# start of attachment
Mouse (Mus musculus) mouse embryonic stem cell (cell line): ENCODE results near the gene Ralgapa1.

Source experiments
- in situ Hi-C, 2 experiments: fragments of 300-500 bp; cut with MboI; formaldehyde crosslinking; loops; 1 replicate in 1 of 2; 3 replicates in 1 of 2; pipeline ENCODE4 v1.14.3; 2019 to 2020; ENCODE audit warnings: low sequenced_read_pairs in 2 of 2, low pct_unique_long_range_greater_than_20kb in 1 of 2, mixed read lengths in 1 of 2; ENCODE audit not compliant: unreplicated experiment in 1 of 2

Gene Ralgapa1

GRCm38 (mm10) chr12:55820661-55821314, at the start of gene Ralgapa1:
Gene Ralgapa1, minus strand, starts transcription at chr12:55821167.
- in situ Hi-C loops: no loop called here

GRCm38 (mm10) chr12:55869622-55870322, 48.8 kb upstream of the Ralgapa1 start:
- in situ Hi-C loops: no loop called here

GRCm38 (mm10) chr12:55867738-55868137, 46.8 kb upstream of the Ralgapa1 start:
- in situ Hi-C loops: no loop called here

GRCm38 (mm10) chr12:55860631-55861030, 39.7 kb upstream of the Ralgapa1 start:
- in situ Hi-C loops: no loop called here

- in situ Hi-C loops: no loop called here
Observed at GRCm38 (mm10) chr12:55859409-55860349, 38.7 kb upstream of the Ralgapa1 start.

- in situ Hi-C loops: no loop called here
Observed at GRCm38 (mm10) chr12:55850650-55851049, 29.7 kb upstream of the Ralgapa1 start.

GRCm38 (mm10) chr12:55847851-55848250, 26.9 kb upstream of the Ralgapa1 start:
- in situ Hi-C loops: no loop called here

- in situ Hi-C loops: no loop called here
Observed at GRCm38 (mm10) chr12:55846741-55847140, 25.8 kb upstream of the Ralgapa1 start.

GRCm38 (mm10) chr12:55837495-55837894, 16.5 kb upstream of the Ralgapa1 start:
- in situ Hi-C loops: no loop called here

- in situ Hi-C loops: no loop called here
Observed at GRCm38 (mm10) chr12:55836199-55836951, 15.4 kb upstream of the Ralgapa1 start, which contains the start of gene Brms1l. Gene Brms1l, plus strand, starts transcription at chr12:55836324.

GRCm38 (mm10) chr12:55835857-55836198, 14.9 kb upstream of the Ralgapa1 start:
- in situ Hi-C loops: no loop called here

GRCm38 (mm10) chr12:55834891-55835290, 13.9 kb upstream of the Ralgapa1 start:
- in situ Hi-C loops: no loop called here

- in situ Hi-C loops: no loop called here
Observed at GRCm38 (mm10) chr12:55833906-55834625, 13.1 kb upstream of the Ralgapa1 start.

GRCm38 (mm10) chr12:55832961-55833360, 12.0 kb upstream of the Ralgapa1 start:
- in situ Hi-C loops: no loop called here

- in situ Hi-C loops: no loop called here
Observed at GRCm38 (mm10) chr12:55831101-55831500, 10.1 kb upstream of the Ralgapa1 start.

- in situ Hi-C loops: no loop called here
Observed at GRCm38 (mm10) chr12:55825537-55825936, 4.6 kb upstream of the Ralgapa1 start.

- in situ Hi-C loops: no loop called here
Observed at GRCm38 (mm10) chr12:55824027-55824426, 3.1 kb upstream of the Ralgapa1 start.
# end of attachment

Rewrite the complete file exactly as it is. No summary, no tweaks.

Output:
Mouse (Mus musculus) mouse embryonic stem cell (cell line): ENCODE results near the gene Ralgapa1.

Source experiments
- in situ Hi-C, 2 experiments: fragments of 300-500 bp; cut with MboI; formaldehyde crosslinking; loops; 1 replicate in 1 of 2; 3 replicates in 1 of 2; pipeline ENCODE4 v1.14.3; 2019 to 2020; ENCODE audit warnings: low sequenced_read_pairs in 2 of 2, low pct_unique_long_range_greater_than_20kb in 1 of 2, mixed read lengths in 1 of 2; ENCODE audit not compliant: unreplicated experiment in 1 of 2

Gene Ralgapa1

GRCm38 (mm10) chr12:55820661-55821314, at the start of gene Ralgapa1:
Gene Ralgapa1, minus strand, starts transcription at chr12:55821167.
- in situ Hi-C loops: no loop called here

GRCm38 (mm10) chr12:55869622-55870322, 48.8 kb upstream of the Ralgapa1 start:
- in situ Hi-C loops: no loop called here

GRCm38 (mm10) chr12:55867738-55868137, 46.8 kb upstream of the Ralgapa1 start:
- in situ Hi-C loops: no loop called here

GRCm38 (mm10) chr12:55860631-55861030, 39.7 kb upstream of the Ralgapa1 start:
- in situ Hi-C loops: no loop called here

- in situ Hi-C loops: no loop called here
Observed at GRCm38 (mm10) chr12:55859409-55860349, 38.7 kb upstream of the Ralgapa1 start.

- in situ Hi-C loops: no loop called here
Observed at GRCm38 (mm10) chr12:55850650-55851049, 29.7 kb upstream of the Ralgapa1 start.

GRCm38 (mm10) chr12:55847851-55848250, 26.9 kb upstream of the Ralgapa1 start:
- in situ Hi-C loops: no loop called here

- in situ Hi-C loops: no loop called here
Observed at GRCm38 (mm10) chr12:55846741-55847140, 25.8 kb upstream of the Ralgapa1 start.

GRCm38 (mm10) chr12:55837495-55837894, 16.5 kb upstream of the Ralgapa1 start:
- in situ Hi-C loops: no loop called here

- in situ Hi-C loops: no loop called here
Observed at GRCm38 (mm10) chr12:55836199-55836951, 15.4 kb upstream of the Ralgapa1 start, which contains the start of gene Brms1l. Gene Brms1l, plus strand, starts transcription at chr12:55836324.

GRCm38 (mm10) chr12:55835857-55836198, 14.9 kb upstream of the Ralgapa1 start:
- in situ Hi-C loops: no loop called here

GRCm38 (mm10) chr12:55834891-55835290, 13.9 kb upstream of the Ralgapa1 start:
- in situ Hi-C loops: no loop called here

- in situ Hi-C loops: no loop called here
Observed at GRCm38 (mm10) chr12:55833906-55834625, 13.1 kb upstream of the Ralgapa1 start.

GRCm38 (mm10) chr12:55832961-55833360, 12.0 kb upstream of the Ralgapa1 start:
- in situ Hi-C loops: no loop called here

- in situ Hi-C loops: no loop called here
Observed at GRCm38 (mm10) chr12:55831101-55831500, 10.1 kb upstream of the Ralgapa1 start.

- in situ Hi-C loops: no loop called here
Observed at GRCm38 (mm10) chr12:55825537-55825936, 4.6 kb upstream of the Ralgapa1 start.

- in situ Hi-C loops: no loop called here
Observed at GRCm38 (mm10) chr12:55824027-55824426, 3.1 kb upstream of the Ralgapa1 start.